Correlation Engine 2.0
Clear Search sequence regions

Sizes of these terms reflect their relevance to your search.

Ubiquinone (Coenzyme Q) is a vital respiratory cofactor and antioxidant in eukaryotes. The recent discovery that kaempferol serves as a precursor for ubiquinone's benzenoid moiety both challenges the conventional view of flavonoids as specialized metabolites, and offers new prospects for engineering ubiquinone in plants. Here, we present evidence that Arabidopsis thaliana mutants lacking kaempferol 3-O-rhamnosyltransferase (ugt78d1) and kaempferol 3-O-glucosyltransferase (ugt78d2) activities display increased de novo biosynthesis of ubiquinone and increased ubiquinone content. These data are congruent with the proposed model that unprotected C-3 hydroxyl of kaempferol triggers the oxidative release of its B-ring as 4-hydroxybenzoate, which in turn is incorporated into ubiquinone. Ubiquinone content in the ugt78d1/ugt78d2 double knockout represented 160% of wild-type level, matching that achieved via exogenous feeding of 4-hydroxybenzoate to wild-type plants. This suggests that 4-hydroxybenzoate is no longer limiting ubiquinone biosynthesis in the ugt78d1/ugt78d2 plants. Evidence is also shown that the glucosylation of 4-hydroxybenzoate as well as the conversion of the immediate precursor of kaempferol, dihydrokaempferol, into dihydroquercetin do not compete with ubiquinone biosynthesis in A. thaliana. Copyright © 2021 Elsevier Ltd. All rights reserved.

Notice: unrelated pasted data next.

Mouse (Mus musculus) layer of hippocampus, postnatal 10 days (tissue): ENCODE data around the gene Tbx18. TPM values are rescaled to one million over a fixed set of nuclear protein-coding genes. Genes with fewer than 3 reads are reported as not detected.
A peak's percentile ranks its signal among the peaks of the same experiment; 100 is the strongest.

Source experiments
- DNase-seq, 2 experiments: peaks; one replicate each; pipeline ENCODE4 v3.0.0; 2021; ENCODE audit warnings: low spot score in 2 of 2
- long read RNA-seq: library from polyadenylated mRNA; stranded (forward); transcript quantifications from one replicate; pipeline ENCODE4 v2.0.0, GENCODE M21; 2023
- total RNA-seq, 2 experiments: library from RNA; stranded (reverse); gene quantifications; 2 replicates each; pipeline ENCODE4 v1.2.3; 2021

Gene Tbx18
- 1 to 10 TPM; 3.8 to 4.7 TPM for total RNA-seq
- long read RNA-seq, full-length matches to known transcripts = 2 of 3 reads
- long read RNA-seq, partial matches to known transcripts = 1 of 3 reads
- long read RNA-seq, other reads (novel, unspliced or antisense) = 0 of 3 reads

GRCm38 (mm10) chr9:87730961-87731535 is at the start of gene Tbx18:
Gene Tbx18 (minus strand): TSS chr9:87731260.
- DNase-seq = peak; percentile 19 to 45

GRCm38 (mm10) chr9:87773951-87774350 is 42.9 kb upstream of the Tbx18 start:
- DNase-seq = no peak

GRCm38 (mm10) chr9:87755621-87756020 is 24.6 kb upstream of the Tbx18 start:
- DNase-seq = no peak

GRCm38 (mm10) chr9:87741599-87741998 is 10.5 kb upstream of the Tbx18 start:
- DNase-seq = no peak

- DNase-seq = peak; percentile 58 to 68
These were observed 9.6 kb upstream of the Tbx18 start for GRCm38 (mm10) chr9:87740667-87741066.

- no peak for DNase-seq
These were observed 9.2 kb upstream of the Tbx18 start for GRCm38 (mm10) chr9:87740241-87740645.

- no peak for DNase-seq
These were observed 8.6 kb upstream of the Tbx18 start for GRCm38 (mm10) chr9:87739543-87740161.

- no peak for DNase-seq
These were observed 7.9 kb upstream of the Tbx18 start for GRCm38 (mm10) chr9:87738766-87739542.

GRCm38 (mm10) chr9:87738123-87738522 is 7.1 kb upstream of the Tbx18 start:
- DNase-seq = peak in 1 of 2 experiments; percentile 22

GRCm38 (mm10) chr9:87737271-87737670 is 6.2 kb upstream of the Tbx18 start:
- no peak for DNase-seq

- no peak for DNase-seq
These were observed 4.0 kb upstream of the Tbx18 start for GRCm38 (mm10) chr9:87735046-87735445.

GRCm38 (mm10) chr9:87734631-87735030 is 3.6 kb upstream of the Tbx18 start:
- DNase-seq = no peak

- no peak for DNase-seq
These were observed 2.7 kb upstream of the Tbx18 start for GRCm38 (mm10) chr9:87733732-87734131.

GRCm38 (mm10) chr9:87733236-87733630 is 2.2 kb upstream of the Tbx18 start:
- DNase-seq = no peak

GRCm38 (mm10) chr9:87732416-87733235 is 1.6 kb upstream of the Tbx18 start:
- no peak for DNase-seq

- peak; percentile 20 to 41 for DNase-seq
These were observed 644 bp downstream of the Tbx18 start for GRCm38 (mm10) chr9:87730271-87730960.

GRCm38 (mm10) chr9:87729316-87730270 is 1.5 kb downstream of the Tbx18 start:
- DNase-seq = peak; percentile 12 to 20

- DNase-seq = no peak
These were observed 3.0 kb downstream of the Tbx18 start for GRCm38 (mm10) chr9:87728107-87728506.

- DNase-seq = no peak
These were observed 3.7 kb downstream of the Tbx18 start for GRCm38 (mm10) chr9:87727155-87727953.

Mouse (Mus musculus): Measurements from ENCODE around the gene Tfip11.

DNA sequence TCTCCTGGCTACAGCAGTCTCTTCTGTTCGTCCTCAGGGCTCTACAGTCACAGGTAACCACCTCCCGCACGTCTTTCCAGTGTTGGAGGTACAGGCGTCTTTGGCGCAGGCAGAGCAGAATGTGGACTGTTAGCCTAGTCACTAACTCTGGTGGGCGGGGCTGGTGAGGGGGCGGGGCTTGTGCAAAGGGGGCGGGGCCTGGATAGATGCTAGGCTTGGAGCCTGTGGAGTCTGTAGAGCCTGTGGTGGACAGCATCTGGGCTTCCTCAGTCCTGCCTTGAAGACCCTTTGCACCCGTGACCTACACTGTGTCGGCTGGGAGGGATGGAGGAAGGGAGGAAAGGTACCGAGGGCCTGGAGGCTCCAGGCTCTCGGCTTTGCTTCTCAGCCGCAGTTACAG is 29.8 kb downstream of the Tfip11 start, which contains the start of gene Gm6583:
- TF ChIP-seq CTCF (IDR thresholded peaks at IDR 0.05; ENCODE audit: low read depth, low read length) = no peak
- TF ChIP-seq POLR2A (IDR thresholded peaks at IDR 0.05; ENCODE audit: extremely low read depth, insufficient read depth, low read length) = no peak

Eric Soubeyrand, Scott Latimer, Ann C Bernert, Shea A Keene, Timothy S Johnson, Doosan Shin, Anna K Block, Thomas A Colquhoun, Anton R Schäffner, Jeongim Kim, Gilles J Basset. 3-O-glycosylation of kaempferol restricts the supply of the benzenoid precursor of ubiquinone (Coenzyme Q) in Arabidopsis thaliana. Phytochemistry. 2021 Jun;186:112738

Expand section icon Mesh Tags

Expand section icon Substances

PMID: 33756238

View Full Text